Plant flowers that attract insects. The insects are prey for praying mantises. Without food, praying mantises will rather avoid a garden. 

Make Sure to Keep Your Garden Hydrated

Praying mantises like humidity. They need very humid air to be able to molt properly.

Especially on hot and dry summer days you can moist and water your garden to attract praying mantises.

Water your plants before the sunrise and after the sunsets. If plants are wet when the sun is high, the sun rays can burn your plants.

Where can I Find a Praying Mantis?

Praying mantis are camouflaging predators that hide between tall plants. The best places to look for praying mantises are places with high insect traffic, where the mantis can hide. 

There are always a lot of insects close to water. If you know a river or lake with organically grown plants around, that could be a great place to look for praying mantises.

Don’t be disappointed if you can’t find a praying mantis. They are really good at hiding and you might have come across a mantis without even noticing. Don’t give up. Sometimes they hide in trees and bushes and on the bottom side of leaves. 

Praying mantises don’t have populations everywhere, so there is a possibility that there are no praying mantises in your region. You can still go to botanical gardens or zoos to watch praying mantis in “action”. Well, most of the time, they just hang around, holding perfectly still. But it’s still a fascinating and fun thing to watch.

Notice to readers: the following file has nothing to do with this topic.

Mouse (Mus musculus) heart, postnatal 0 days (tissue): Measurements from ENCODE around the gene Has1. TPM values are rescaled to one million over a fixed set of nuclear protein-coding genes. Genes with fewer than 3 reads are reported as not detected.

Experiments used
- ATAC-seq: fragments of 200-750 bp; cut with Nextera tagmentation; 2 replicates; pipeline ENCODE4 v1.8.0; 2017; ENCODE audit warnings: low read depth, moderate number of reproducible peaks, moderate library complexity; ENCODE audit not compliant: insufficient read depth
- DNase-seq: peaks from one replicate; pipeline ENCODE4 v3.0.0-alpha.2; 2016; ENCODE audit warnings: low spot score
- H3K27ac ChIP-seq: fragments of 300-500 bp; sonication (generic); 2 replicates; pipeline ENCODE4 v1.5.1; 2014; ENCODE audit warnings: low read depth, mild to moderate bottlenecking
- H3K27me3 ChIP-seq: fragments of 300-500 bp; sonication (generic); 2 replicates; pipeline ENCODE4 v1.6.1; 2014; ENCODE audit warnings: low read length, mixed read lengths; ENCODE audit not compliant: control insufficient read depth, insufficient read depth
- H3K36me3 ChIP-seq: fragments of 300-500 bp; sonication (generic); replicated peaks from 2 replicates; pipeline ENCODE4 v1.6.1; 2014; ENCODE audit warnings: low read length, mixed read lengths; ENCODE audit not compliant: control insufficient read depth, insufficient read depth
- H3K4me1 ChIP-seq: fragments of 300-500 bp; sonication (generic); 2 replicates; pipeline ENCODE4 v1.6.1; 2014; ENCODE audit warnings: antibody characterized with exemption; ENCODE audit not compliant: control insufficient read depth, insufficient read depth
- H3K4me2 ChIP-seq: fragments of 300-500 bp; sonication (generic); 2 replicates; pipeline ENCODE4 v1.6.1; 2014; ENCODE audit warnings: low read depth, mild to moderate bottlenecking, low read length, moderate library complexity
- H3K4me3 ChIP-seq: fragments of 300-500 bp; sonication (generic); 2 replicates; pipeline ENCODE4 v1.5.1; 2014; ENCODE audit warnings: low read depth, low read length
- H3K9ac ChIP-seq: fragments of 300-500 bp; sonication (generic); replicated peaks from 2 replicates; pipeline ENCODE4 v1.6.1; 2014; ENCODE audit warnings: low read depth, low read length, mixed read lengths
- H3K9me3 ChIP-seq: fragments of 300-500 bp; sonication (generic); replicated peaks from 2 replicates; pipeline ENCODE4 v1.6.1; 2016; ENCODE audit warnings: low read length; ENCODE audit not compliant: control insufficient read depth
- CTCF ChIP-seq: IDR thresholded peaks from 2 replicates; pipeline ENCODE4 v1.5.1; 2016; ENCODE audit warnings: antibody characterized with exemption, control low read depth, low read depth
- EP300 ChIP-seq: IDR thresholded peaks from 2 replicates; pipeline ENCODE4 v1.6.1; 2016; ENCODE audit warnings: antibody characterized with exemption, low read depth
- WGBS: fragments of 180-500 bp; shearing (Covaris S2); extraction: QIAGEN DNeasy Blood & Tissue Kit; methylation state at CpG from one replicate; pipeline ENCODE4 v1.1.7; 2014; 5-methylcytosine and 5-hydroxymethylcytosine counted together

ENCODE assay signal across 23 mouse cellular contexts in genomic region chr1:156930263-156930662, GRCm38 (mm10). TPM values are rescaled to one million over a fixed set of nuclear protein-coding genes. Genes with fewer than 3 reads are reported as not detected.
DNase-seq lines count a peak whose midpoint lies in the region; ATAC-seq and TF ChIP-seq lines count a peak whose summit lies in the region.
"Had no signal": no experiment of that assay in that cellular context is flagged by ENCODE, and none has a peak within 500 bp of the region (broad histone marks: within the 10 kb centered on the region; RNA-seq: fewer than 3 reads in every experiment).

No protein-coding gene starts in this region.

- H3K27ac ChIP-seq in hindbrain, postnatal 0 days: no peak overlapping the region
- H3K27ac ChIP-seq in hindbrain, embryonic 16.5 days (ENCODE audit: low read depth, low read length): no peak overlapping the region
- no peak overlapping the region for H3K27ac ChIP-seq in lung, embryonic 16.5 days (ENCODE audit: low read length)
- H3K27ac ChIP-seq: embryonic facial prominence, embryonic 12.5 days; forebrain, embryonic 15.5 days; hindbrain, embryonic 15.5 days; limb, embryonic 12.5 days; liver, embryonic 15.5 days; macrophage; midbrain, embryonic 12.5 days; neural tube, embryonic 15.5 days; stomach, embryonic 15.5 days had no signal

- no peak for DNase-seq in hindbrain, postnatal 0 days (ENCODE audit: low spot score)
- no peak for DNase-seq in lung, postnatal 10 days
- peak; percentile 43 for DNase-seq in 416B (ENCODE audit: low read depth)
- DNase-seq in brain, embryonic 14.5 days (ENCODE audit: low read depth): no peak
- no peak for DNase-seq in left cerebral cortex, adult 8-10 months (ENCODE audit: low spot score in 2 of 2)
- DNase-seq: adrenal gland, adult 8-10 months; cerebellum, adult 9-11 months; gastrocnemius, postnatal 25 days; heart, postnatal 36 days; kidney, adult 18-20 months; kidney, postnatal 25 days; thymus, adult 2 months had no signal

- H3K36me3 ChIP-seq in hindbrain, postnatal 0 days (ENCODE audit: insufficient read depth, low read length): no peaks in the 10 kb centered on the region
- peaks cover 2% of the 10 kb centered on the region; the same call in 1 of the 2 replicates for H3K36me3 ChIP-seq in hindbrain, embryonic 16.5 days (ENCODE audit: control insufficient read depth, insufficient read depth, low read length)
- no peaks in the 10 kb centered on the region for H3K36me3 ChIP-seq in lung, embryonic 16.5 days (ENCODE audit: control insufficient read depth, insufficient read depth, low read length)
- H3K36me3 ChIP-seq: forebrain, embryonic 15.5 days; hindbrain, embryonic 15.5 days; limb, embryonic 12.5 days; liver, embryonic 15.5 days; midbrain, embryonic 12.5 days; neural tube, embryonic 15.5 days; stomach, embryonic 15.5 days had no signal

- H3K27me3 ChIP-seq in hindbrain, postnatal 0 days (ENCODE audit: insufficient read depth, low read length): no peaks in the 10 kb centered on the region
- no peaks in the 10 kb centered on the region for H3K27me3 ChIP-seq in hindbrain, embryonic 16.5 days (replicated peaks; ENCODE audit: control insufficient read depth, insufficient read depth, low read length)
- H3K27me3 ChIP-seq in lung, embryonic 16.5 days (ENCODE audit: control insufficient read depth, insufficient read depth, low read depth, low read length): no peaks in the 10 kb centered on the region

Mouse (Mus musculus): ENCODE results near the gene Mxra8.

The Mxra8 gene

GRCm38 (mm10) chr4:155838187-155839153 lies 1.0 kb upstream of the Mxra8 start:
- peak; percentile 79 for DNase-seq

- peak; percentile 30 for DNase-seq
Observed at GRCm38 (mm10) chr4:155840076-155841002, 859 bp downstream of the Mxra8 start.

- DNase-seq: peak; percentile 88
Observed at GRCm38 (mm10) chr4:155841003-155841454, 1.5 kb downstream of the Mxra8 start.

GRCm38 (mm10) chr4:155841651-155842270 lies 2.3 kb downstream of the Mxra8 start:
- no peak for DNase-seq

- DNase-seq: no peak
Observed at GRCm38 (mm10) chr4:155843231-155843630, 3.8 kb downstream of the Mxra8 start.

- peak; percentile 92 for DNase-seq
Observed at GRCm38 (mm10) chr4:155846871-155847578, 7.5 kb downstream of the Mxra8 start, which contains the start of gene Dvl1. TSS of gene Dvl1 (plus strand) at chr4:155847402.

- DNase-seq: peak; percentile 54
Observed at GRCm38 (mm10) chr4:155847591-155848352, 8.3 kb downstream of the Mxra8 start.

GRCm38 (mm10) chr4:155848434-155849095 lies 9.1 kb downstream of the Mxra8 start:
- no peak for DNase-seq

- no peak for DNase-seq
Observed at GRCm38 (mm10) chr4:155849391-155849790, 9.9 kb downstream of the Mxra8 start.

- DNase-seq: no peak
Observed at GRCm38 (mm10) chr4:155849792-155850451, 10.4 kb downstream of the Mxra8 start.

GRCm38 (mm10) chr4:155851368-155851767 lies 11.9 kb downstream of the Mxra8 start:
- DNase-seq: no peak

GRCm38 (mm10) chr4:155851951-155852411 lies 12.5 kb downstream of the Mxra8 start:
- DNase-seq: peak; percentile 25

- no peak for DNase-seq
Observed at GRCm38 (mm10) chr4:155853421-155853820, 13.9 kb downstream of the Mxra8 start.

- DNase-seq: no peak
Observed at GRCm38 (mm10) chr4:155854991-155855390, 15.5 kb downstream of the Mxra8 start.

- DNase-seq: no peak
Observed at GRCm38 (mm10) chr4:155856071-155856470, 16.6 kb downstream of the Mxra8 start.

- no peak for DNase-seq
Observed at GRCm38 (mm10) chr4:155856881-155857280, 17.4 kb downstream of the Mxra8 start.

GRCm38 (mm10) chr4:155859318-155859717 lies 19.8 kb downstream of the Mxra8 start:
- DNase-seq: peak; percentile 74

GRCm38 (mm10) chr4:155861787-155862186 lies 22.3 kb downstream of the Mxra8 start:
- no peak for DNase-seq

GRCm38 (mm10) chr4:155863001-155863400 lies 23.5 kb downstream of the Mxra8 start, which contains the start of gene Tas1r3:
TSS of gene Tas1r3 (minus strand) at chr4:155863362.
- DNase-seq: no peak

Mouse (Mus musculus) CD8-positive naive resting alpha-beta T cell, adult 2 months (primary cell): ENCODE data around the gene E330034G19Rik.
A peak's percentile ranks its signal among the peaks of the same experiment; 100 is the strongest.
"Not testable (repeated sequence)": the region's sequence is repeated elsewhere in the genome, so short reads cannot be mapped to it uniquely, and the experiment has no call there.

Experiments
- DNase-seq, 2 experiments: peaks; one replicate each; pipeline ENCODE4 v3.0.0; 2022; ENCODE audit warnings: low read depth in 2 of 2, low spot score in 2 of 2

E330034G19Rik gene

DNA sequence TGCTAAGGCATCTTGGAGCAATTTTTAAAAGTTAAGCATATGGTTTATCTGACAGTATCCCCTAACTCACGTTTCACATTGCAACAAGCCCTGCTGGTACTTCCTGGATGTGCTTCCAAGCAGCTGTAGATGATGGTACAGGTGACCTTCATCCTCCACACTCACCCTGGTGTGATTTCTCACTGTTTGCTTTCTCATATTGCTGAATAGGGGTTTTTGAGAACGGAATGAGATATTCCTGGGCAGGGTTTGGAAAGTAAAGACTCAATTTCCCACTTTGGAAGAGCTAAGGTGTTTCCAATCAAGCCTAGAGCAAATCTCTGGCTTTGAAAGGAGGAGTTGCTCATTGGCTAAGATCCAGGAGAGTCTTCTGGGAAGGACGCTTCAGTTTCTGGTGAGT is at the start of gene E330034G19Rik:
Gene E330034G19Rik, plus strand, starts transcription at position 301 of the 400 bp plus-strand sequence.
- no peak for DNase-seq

How do I Get a Praying Mantis?

There are four possibilities to get a praying mantis: Catch one by yourself in nature, collect an ootheca, buy a living praying mantis, or buy an ootheca online. 

Before you start looking for a praying mantis to catch or an ootheca to collect, check the local regulations on catching and keeping insects. Some regions have strict rules when it comes to keeping wild insects.

We have a guide on how to care for praying mantis where we explain how to get a praying mantis in more detail.

Find a Praying Mantis

Praying mantises can be found in tropical regions all year long and in temperate regions from spring to late fall.

They camouflage themselves between plants in places where insect traffic is high. If you try to catch a praying mantis, do not grab it. Praying mantises are hardy but still fragile insects that can lose limbs if you grab them with your hand. You can hold your hand beside the mantis and it might just walk on your palm.

You can also have a container with you where you can store the mantis until you are home.

Find an Ootheca

Ootheca can be found all year long in tropical regions and in temperate regions from late autumn until spring when the eggs hatch.

An ootheca is an egg case with hardened foam that the female praying mantis laid. It can contain anything between a dozen and around two hundred eggs.

If it is fertilized, the eggs will hatch when temperatures rise. You can find oothecae in trees, bushes, on branches, twigs, but also on fences, walls, and other things that are strong enough to hold the weight of the ootheca.

You will not find oothecae on the ground or on grass.

We also have an article about how to take care of praying mantis eggs that you can read right here.

Buy a Praying Mantis

If you want to buy a praying mantis online, you have a bigger choice of species than in your neighborhood.